To address key policy priorities (e.g., education, innovation, taxation and pension reforms), consensus between the government, president and parliament is needed. The commitment to increase defense spending to 2% of GDP by 2018 demonstrates that consensus can be achieved in the context of geopolitical tensions. In addition, policy implementation and institutional reform must be given sufficient attention. The successful development of a new liquified natural gas terminal in Klaipėda, an electricity network linking Lithuania, Poland and Sweden, and the adoption of the euro in 2015 demonstrate the country’s capacity to complete major political projects. During the spring 2017 parliamentary session, the Skvernelis government was able to push through several important reforms (including the adoption of a new labor code, optimization of the network of state universities, merger of state-owned forestry companies and amendments to the Alcohol Control Law). However, it is not clear if the current government will be able to sustain this reform momentum due to its diminished parliamentary majority following the split within the Social Democratic Party.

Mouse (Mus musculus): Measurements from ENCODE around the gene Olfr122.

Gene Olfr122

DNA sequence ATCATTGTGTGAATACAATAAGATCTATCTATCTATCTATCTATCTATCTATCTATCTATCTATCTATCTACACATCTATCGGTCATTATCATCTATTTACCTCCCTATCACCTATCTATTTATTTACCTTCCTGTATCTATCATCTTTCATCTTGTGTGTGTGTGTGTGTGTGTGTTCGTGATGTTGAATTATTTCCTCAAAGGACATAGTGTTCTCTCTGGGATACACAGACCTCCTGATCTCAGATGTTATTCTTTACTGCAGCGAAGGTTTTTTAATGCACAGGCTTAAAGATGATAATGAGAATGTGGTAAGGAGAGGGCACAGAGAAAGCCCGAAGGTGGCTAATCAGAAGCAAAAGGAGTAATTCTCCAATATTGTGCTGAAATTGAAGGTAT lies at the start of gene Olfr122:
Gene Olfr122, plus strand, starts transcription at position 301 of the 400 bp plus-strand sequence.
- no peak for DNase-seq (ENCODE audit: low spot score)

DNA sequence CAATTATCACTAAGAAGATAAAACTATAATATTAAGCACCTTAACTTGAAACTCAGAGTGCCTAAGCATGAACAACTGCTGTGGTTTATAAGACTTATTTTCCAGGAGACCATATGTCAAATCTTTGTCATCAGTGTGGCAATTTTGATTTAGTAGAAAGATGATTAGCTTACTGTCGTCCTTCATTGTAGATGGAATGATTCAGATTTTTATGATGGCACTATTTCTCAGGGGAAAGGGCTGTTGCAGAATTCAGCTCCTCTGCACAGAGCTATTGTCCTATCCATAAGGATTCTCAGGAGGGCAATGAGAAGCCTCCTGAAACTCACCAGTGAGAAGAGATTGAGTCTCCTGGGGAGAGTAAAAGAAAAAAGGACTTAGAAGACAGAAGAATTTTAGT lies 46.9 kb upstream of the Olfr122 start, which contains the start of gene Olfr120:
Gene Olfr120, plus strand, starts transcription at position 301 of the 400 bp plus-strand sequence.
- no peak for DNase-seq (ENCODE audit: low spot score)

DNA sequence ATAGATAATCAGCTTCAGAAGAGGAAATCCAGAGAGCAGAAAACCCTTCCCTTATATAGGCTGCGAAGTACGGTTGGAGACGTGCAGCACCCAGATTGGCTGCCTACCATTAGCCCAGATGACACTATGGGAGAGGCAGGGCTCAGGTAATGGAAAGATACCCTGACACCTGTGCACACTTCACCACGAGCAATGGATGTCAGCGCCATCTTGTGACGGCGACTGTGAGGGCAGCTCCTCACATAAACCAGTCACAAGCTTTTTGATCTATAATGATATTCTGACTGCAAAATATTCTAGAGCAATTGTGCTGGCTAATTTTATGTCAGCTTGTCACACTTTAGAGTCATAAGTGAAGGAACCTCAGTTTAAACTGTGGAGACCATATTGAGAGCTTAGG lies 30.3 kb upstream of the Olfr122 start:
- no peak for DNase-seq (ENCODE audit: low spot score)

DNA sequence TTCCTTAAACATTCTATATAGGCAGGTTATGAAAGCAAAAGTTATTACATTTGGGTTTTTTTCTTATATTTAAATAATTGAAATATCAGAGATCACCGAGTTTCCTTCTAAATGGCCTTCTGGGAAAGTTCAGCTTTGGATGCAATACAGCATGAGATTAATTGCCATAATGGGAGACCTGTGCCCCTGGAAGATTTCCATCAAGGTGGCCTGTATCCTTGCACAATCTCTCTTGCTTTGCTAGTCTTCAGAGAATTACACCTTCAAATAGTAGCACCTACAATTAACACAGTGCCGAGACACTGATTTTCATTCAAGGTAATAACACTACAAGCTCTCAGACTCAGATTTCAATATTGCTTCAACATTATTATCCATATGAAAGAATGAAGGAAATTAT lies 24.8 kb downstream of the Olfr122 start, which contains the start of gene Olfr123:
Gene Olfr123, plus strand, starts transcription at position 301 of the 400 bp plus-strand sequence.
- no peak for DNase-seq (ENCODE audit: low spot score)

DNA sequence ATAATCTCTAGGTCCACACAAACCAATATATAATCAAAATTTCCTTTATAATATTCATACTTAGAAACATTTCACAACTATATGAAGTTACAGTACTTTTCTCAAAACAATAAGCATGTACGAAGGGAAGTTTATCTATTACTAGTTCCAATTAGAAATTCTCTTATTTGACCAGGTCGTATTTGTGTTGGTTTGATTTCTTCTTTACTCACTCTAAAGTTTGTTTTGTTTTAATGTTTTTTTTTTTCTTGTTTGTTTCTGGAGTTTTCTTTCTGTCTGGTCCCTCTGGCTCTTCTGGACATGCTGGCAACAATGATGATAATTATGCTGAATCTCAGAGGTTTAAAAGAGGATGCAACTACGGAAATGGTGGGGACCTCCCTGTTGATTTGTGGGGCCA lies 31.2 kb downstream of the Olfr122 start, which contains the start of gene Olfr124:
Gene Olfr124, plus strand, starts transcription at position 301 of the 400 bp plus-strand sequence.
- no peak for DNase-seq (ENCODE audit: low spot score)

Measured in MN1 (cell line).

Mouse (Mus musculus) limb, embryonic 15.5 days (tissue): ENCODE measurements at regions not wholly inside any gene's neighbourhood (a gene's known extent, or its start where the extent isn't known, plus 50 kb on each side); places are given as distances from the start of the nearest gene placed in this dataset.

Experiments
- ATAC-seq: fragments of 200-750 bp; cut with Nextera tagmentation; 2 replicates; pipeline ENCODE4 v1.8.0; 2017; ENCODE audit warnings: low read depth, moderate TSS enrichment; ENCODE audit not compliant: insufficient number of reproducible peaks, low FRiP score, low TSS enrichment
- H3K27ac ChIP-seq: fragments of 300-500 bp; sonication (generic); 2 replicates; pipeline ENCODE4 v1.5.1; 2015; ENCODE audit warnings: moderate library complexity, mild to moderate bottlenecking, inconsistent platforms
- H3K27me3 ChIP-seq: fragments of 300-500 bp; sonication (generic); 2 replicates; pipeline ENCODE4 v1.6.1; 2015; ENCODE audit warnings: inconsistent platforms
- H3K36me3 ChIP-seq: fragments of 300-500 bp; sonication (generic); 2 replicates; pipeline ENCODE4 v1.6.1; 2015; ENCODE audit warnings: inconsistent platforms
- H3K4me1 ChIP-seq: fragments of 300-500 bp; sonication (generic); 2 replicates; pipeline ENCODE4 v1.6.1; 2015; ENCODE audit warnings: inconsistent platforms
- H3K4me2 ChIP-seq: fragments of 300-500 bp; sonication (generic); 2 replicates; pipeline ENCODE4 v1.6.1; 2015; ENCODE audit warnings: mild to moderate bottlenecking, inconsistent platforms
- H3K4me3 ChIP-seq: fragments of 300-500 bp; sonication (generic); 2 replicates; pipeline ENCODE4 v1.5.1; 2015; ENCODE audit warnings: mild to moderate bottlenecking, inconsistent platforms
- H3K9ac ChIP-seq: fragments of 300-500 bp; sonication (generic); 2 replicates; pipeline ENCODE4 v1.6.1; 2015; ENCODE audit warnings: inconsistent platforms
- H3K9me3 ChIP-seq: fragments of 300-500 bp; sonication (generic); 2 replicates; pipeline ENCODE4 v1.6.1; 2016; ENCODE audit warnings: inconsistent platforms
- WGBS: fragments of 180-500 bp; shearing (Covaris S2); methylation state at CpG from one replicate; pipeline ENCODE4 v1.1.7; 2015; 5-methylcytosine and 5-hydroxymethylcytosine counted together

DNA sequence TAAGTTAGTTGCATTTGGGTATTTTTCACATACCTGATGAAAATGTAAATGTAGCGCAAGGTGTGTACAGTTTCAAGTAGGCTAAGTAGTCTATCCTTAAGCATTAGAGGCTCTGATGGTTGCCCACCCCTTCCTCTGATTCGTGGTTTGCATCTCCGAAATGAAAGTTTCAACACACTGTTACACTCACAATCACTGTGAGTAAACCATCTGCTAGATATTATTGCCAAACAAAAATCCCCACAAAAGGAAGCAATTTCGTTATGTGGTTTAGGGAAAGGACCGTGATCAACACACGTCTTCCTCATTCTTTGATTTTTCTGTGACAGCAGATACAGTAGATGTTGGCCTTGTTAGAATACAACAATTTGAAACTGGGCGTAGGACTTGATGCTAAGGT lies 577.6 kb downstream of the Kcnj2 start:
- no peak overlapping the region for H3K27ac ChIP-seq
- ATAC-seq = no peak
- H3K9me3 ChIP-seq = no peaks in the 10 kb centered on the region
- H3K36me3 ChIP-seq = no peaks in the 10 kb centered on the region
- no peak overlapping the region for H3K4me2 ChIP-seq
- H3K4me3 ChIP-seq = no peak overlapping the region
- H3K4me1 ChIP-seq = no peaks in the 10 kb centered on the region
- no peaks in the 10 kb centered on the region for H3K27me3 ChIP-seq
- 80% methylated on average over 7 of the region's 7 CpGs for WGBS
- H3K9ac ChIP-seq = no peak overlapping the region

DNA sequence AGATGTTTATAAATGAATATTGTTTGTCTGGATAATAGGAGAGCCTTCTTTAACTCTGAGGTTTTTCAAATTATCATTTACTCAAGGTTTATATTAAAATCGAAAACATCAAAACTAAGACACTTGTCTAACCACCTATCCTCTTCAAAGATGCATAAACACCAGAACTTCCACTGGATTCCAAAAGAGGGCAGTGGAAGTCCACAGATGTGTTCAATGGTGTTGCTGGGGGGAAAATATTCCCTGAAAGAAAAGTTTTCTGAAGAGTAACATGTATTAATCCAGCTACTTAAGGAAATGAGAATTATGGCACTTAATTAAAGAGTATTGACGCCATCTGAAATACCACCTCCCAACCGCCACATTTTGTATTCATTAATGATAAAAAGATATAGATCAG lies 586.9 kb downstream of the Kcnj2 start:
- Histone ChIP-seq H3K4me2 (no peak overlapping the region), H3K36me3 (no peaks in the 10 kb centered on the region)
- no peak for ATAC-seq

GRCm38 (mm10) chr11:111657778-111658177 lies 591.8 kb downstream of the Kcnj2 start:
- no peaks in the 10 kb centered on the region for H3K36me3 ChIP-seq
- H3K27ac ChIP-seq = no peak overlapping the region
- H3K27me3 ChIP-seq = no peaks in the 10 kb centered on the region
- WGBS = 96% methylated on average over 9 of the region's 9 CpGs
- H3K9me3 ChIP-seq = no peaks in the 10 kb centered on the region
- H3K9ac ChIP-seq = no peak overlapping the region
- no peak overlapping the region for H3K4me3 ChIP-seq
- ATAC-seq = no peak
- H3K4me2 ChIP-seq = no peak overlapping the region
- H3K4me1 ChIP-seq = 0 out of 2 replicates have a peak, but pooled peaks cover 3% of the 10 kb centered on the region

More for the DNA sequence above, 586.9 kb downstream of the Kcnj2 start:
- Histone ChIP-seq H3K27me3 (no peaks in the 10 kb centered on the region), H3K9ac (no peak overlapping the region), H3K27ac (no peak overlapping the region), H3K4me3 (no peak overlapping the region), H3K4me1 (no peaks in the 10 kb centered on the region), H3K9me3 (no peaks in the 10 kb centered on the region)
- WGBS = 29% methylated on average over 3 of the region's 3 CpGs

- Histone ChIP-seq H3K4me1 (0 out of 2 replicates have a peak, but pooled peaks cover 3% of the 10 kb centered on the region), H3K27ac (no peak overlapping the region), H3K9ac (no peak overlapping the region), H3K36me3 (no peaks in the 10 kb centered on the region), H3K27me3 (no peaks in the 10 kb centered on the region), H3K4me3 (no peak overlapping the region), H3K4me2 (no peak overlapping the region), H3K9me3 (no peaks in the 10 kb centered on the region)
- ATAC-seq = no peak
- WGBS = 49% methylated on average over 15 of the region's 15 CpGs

Numerous long-term challenges. Restructuring needed in health care, education